If you are technically minded and control a server somewhere, you can give me secure access to one of your directories by adding my SSH public key to the remote host's .ssh/authorized_keys file. Here is my key:

ssh-rsa AAAAB3NzaC1yc2EAAAADAQABAAABgQCmp8b7bopuNkHtybH8OWo3zCBY1cM+h


Over the years I accumulated a drawer full of email addresses and keys. It was time to consolidate. I took the opportunity to upgrade my security, creating the new key on an offline computer and storing it on a smartcard token. Two tokens, actually, as described below.

My new key is tied to the following email addresses:

  • bart@gellman .us (my main address going forward)
  • bart.gellman@washpost .com (for Washington Post business)
  • gellman@tcf .org (for Century Foundation business)
  • bgellman@princeton .edu (for Princeton University business)
If you have any other email address for me, please delete it. I have either stopped checking it or will stop soon.


Important question.
  • I list the key on Keybase, with multiple proofs of identity
  • I link to this page in my verified Twitter profile, @bartongellman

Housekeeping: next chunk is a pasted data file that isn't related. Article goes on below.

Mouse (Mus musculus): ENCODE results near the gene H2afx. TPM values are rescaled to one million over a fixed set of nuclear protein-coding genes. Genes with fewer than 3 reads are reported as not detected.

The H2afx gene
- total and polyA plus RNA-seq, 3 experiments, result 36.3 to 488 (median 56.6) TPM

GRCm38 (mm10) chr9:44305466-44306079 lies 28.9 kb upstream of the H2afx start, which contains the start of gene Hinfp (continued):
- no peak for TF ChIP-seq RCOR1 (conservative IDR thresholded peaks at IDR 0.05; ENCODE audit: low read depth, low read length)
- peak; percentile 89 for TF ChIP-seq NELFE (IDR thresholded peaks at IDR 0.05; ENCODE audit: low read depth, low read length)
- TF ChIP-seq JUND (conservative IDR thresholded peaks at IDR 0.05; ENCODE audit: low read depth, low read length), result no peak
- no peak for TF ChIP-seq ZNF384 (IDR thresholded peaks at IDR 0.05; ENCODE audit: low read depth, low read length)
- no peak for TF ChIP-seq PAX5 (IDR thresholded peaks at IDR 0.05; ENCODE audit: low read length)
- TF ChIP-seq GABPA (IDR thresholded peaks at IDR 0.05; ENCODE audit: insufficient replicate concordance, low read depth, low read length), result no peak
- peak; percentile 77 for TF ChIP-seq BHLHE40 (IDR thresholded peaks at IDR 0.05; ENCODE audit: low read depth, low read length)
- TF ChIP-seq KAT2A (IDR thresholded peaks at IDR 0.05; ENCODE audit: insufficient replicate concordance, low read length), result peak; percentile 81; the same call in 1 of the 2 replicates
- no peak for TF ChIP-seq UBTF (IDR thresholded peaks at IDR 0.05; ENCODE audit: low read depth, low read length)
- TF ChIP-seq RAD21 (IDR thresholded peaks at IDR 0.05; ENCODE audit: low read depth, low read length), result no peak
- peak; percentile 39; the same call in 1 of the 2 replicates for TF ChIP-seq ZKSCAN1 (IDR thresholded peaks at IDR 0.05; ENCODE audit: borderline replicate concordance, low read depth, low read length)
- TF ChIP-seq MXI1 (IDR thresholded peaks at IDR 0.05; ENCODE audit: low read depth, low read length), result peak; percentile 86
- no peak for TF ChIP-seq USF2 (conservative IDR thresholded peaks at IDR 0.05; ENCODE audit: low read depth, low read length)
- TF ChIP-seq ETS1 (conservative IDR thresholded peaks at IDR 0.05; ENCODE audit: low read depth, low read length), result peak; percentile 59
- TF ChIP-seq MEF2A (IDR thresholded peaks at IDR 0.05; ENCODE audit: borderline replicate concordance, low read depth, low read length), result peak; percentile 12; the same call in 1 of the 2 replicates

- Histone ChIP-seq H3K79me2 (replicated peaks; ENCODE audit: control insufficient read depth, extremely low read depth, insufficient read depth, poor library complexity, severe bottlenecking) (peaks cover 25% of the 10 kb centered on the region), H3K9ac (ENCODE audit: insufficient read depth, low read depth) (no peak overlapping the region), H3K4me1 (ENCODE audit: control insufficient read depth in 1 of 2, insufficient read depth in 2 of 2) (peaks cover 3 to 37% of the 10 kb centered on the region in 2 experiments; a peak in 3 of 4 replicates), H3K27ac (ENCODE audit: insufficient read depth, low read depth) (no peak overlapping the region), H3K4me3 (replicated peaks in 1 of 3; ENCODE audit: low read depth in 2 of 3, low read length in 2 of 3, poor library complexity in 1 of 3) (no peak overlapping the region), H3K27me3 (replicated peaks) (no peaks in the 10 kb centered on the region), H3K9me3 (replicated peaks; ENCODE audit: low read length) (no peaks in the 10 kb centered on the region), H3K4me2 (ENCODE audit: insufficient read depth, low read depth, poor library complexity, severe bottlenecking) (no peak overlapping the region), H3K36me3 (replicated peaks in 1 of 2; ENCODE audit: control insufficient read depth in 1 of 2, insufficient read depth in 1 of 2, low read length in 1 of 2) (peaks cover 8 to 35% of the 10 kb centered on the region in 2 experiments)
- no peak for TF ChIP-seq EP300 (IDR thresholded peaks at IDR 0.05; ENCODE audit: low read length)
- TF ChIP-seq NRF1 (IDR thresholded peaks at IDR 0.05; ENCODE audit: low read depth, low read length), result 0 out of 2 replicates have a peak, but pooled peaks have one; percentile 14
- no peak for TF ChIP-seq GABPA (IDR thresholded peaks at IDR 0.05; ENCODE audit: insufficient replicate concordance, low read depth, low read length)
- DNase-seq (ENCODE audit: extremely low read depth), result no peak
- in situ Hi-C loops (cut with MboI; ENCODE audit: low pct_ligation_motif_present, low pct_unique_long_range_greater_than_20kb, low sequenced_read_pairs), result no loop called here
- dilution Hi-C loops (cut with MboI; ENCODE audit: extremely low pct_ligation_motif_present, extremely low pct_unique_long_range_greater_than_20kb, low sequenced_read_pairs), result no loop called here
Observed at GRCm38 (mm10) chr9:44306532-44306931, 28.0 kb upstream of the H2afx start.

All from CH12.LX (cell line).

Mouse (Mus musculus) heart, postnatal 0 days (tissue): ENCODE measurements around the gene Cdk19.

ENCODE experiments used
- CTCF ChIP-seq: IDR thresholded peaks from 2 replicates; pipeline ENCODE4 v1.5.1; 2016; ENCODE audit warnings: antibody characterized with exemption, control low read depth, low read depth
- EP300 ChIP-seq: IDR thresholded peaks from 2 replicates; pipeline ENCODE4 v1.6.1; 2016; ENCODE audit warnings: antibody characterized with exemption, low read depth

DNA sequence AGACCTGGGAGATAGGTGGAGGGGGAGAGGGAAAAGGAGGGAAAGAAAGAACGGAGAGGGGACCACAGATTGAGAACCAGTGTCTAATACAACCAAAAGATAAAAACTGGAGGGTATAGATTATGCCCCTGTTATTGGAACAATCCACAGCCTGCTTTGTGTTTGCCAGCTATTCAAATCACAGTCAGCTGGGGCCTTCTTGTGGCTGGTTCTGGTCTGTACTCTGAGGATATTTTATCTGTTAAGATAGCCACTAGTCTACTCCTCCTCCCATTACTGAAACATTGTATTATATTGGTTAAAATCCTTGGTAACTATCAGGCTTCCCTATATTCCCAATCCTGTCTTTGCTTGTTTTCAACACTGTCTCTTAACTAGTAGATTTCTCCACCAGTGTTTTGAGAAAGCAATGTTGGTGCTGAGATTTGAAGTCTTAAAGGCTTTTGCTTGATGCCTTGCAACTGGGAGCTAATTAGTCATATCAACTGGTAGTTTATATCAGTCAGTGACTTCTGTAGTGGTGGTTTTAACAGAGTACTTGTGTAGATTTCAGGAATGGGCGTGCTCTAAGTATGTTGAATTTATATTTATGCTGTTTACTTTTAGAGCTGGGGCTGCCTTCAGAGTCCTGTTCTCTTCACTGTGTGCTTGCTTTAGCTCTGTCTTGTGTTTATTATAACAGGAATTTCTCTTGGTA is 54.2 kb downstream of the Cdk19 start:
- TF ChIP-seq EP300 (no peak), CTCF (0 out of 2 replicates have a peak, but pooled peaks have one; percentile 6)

• I signed the new key, and each subkey, with my previous keys


I followed Tom Lowenthal's admirable guide, with minor adjustments, to generate new keys and put them on smartcards. One card, in cold storage, holds the master key. Another has my signing and encryption subkeys for everyday use. I screwed it up the first time, but it all worked out.

I settled on 3072 bit RSA keys because [UPDATE: I wrongly thought] they were the maximum size supported by the OpenPGP smartcard.

[UPDATE: As Kevin Gallagher reminds me, I could have made 4096 bit keys because I used GPG2 to generate them on my computer, not on the card itself. I'm content with RSA 3072 for now.]

Fingerprints for the subkeys:

Encryption: 6DEE 1EA3 FADA 61B1 558C E1AB CA33 428B B052 42A2
Signature: 1635 3886 42FC 561E 07DE 98EE EA20 47BA 097E 4D40
Authentication: 3CE1 BD6A 1934 D10B 75AB C74B 59B5 79B5 2E9C B3DD

If you are comfortable with the command line, download my key with:
gpg --recv-key 0x94026C02F3963B70


Please protect my privacy, as well as yours. Don't give my email address to a social network (Facebook, LinkedIn) or an invitation service (Evite, Paperless Post). If you want to share a link with me, send it yourself instead of clicking the "email" button on the web site.

Write to me on one email account only. I get mail from all accounts on every device. Nobody wants four copies of the same note.

No matter how good the cause, do not add me to any kind of mailing list. These email addresses are for individual correspondence only. If you put me on a list, I will probably nominate your domain for my company-wide spam filters. I may make fun of you on Twitter.


Send an email to (only) one of the addresses above, or find me on Twitter.